BOOK BUZZ: Xmas tree stories sweet, not sappy

The Christmas Eve Tree by Delia Huddy, Illus. by Emily Sutton, Somerville, Mass., Candlewick Press, $23.99

What could be more appropriate for kids living on our green North Shore than a couple of festive picture books about Christmas trees?

The Christmas Eve Tree is a charming reprise of Hans Christian Andersen’s Little Fir Tree, although with a much happier ending.
In this case, a scraggly fir tree tangled with its neighbour is sent with a truckload of trees to the Christmas market.
It sits in a store, stuck in the branches of its companion tree until the bigger tree is sold and the little tree wonders what its fate will be.

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Happily, a homeless boy requests it and places the tree in front of his cardboard box shelter.

Other homeless people gather around the little tree now decorated with candles and soon Christmas songs fill the air.

tree

The joy of the tree is boundless. After Christmas a benevolent street sweeper plants it in a park where you will find it to this day.

Huddy’s language is lovely and this modern fairy tale should become a classic. Sutton’s delicate watercolour illustrations are a perfect accompaniment to the text.         

Heartwarming!

The Great Spruce by John Duvall, Illus. by Rebecca Gibbon, NY, Putnam’s, $23.99

It’s not surprising that the author of The Great Spruce is a tree-care consultant. His debut picture book’s theme of conservation and environmental concern should strike a chord with local tree lovers.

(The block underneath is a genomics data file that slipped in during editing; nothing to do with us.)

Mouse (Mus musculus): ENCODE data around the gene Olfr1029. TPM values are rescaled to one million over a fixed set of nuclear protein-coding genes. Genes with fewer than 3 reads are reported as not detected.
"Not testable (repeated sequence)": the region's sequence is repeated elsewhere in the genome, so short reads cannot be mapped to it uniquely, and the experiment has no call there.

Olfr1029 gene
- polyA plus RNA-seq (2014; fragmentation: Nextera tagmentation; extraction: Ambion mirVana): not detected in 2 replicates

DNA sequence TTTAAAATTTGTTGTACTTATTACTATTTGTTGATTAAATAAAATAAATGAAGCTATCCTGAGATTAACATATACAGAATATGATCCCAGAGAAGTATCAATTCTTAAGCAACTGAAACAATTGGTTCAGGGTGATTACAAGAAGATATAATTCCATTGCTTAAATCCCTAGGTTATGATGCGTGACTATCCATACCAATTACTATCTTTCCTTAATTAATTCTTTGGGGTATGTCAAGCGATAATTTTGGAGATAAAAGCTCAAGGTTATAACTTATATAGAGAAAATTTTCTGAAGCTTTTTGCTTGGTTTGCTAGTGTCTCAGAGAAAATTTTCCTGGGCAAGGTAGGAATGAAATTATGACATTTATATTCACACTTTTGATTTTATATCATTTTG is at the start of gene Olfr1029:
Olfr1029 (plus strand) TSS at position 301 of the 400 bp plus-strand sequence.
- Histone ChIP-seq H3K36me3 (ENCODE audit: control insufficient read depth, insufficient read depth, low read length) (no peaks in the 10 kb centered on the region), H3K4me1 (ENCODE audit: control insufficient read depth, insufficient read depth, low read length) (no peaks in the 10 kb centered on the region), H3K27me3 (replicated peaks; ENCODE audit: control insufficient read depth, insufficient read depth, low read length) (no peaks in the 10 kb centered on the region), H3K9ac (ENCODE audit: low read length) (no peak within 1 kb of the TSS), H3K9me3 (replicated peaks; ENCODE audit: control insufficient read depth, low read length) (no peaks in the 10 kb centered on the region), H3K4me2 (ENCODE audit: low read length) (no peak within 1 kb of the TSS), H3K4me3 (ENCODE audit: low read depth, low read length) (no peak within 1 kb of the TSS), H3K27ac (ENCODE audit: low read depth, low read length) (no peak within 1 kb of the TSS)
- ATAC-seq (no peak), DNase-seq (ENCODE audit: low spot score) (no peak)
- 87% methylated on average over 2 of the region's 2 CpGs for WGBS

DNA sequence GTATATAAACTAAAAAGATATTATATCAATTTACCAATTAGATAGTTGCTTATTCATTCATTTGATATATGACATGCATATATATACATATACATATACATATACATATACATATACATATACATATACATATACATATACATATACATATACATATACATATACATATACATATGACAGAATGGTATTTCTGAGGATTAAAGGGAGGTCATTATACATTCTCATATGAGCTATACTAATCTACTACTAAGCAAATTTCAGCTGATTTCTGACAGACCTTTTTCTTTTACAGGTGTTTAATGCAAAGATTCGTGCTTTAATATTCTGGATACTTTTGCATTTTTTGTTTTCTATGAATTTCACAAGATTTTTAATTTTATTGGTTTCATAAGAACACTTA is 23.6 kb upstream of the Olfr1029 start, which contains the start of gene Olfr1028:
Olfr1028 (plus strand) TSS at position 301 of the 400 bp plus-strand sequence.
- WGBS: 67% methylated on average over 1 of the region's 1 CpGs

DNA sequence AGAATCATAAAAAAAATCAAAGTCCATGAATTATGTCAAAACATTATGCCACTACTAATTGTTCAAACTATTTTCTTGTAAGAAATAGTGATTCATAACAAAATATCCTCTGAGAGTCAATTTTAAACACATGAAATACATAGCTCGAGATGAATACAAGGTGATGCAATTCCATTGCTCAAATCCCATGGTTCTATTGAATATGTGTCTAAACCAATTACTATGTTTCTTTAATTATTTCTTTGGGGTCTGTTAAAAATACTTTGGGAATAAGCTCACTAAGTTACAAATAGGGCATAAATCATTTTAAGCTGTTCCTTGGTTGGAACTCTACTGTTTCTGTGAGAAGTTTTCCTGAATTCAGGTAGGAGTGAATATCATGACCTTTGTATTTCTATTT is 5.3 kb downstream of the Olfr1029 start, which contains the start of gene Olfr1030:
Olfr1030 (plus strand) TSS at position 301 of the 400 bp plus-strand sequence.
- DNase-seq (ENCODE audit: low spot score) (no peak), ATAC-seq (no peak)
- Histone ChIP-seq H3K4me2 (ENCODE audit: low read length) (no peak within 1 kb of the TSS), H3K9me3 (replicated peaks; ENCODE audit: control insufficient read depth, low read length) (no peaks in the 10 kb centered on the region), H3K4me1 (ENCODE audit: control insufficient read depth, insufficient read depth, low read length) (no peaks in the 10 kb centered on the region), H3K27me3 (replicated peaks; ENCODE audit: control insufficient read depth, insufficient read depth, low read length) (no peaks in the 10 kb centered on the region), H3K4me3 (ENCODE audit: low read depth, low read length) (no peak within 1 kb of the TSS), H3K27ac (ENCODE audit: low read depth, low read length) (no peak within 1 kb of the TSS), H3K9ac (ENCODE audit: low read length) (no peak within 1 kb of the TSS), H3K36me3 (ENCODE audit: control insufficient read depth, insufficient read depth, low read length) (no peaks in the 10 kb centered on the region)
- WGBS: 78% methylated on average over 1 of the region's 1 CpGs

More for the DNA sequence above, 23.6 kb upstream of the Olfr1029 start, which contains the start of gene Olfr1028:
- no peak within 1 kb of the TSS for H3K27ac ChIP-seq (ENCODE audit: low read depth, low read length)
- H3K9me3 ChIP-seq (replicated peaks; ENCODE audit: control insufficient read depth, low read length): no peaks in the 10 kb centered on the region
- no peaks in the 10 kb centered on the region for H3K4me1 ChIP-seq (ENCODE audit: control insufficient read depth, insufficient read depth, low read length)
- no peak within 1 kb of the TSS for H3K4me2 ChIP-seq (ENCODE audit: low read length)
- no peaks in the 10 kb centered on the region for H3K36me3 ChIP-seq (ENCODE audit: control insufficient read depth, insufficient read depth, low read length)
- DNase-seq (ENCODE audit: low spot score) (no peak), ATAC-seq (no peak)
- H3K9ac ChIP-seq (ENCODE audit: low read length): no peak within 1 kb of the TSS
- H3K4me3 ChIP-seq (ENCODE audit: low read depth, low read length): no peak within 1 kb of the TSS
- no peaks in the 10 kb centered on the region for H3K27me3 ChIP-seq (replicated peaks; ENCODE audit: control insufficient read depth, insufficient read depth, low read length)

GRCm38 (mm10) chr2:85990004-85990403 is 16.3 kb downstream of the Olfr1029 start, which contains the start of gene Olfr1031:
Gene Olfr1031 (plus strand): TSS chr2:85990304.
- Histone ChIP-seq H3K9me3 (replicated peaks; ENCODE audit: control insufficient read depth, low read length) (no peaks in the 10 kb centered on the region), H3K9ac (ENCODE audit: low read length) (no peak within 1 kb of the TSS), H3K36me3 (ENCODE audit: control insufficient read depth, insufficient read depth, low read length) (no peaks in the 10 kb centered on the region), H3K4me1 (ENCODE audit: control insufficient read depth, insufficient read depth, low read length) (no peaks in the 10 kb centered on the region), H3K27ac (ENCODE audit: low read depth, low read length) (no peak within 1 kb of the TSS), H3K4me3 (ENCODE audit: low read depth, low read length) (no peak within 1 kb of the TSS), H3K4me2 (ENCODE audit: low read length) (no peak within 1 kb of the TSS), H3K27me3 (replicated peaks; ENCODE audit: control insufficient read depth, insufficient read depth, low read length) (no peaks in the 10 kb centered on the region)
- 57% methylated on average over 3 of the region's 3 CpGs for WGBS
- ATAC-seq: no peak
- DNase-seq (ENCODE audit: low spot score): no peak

Alec’s grandfather transplanted the tree that Alec loves to climb and play in so he is appalled when he finds the tree is to be taken to the city to be part of the Christmas celebration.

Rather that cutting it, Alec requests that the tree be dug up so it can be loaned on a temporary basis.

trees

The cheerful acrylic ink and pencil illustrations aptly chronicle the tree’s journey from its rural home via barge to the big-city setting.

An author’s note explains the origin of the Christmas tree tradition and the history of the Rockefeller Center Christmas tree. Duvall also includes an interesting pictorial sequence that outlines how a tree is transplanted.

Read both books to the small person in your family after a walk in the local forest.

Fran Ashdown was the children’s librarian at the Capilano Branch of the North Vancouver District Library. Her favourite view is of her backyard filled with trees. For more information check your local libraries.

 

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